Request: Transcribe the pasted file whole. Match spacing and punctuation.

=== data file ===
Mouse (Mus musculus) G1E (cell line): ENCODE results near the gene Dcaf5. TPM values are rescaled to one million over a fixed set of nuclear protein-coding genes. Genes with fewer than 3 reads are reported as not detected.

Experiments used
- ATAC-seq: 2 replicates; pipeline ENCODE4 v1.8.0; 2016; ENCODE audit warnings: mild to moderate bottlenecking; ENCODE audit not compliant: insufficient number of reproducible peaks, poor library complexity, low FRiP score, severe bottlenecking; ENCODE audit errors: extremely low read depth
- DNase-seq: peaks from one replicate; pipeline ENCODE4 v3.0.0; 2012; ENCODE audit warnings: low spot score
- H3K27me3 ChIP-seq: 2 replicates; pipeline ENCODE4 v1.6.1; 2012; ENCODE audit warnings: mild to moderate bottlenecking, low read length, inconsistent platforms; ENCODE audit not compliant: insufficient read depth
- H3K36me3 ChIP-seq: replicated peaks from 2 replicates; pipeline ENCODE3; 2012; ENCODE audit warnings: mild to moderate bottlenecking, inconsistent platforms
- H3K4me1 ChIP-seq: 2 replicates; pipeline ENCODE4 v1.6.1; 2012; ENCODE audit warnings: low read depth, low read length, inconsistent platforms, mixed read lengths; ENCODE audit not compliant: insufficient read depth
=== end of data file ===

Mouse (Mus musculus) G1E (cell line): ENCODE results near the gene Dcaf5. TPM values are rescaled to one million over a fixed set of nuclear protein-coding genes. Genes with fewer than 3 reads are reported as not detected.

Experiments used
- ATAC-seq: 2 replicates; pipeline ENCODE4 v1.8.0; 2016; ENCODE audit warnings: mild to moderate bottlenecking; ENCODE audit not compliant: insufficient number of reproducible peaks, poor library complexity, low FRiP score, severe bottlenecking; ENCODE audit errors: extremely low read depth
- DNase-seq: peaks from one replicate; pipeline ENCODE4 v3.0.0; 2012; ENCODE audit warnings: low spot score
- H3K27me3 ChIP-seq: 2 replicates; pipeline ENCODE4 v1.6.1; 2012; ENCODE audit warnings: mild to moderate bottlenecking, low read length, inconsistent platforms; ENCODE audit not compliant: insufficient read depth
- H3K36me3 ChIP-seq: replicated peaks from 2 replicates; pipeline ENCODE3; 2012; ENCODE audit warnings: mild to moderate bottlenecking, inconsistent platforms
- H3K4me1 ChIP-seq: 2 replicates; pipeline ENCODE4 v1.6.1; 2012; ENCODE audit warnings: low read depth, low read length, inconsistent platforms, mixed read lengths; ENCODE audit not compliant: insufficient read depth